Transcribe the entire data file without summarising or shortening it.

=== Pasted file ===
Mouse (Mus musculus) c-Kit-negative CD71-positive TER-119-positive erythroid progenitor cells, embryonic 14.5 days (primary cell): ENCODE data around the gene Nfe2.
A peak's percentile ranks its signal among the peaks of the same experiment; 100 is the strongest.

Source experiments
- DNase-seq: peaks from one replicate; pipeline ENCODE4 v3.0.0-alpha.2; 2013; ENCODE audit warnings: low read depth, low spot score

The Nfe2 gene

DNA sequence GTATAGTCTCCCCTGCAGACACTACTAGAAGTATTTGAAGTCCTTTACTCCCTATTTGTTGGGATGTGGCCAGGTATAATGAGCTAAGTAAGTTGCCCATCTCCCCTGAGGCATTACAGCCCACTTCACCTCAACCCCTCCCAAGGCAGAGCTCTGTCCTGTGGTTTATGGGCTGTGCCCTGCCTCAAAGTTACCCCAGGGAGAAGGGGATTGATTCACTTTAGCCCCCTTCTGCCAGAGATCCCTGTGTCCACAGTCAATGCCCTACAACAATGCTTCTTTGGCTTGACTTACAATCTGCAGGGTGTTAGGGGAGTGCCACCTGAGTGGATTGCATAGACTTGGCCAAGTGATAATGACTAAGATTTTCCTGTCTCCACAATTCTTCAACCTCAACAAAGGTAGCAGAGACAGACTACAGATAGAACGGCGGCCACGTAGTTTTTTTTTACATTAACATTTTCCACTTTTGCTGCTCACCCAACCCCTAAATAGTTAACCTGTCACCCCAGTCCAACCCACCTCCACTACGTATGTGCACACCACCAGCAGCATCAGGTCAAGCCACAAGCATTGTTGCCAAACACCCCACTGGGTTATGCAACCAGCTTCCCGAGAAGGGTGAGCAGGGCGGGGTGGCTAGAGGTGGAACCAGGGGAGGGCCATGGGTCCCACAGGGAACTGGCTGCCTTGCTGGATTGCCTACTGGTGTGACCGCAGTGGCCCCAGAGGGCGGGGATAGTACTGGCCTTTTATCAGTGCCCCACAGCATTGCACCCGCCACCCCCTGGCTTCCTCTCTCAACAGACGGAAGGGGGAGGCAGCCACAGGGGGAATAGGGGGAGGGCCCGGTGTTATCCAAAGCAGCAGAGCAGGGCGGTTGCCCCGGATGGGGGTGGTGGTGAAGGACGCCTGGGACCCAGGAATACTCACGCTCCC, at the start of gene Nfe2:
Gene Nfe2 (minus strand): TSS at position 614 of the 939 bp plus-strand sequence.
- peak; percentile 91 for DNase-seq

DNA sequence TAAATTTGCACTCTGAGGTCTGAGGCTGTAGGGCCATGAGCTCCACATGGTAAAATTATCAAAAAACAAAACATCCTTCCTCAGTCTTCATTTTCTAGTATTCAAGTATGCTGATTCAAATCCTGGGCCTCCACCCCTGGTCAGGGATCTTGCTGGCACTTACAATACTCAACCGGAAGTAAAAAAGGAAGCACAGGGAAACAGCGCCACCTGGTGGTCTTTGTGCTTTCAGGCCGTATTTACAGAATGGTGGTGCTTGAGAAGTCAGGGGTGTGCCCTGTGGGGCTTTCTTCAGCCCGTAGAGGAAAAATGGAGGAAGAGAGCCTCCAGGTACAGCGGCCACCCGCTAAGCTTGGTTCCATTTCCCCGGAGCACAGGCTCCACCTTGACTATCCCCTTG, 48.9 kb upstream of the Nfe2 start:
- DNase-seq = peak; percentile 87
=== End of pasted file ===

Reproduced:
Mouse (Mus musculus) c-Kit-negative CD71-positive TER-119-positive erythroid progenitor cells, embryonic 14.5 days (primary cell): ENCODE data around the gene Nfe2.
A peak's percentile ranks its signal among the peaks of the same experiment; 100 is the strongest.

Source experiments
- DNase-seq: peaks from one replicate; pipeline ENCODE4 v3.0.0-alpha.2; 2013; ENCODE audit warnings: low read depth, low spot score

The Nfe2 gene

DNA sequence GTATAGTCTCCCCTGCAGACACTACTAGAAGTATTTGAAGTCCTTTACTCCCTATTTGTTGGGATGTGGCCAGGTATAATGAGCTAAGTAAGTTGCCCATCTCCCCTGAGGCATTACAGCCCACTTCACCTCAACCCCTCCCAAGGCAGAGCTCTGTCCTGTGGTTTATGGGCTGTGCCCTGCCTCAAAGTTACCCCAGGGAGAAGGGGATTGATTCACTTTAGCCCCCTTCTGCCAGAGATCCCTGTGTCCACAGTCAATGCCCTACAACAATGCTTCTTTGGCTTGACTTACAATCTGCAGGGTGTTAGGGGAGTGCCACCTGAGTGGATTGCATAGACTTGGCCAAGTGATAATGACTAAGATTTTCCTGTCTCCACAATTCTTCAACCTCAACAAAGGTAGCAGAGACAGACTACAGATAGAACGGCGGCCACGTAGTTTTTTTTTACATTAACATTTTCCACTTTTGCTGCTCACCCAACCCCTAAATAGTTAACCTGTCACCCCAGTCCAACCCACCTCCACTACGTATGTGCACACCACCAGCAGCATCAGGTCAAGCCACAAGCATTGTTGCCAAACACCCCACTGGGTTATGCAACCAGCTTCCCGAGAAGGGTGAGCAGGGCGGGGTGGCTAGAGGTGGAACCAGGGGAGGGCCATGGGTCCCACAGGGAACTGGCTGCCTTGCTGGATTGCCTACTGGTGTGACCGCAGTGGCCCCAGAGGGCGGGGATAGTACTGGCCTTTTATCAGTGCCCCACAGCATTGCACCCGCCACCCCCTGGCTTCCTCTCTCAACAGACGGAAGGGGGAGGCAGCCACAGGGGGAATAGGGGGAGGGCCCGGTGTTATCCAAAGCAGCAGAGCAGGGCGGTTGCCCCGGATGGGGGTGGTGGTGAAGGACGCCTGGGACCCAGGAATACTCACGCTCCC, at the start of gene Nfe2:
Gene Nfe2 (minus strand): TSS at position 614 of the 939 bp plus-strand sequence.
- peak; percentile 91 for DNase-seq

DNA sequence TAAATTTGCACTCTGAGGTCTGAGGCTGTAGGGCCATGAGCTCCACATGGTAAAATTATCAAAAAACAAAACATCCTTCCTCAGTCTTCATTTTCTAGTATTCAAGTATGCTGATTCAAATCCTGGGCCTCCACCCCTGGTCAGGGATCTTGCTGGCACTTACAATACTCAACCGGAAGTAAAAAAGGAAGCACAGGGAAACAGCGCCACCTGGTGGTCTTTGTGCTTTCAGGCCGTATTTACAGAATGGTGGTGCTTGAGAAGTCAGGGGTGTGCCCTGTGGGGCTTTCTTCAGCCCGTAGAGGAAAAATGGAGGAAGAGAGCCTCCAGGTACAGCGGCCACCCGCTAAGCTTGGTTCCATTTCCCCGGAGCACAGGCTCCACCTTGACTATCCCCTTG, 48.9 kb upstream of the Nfe2 start:
- DNase-seq = peak; percentile 87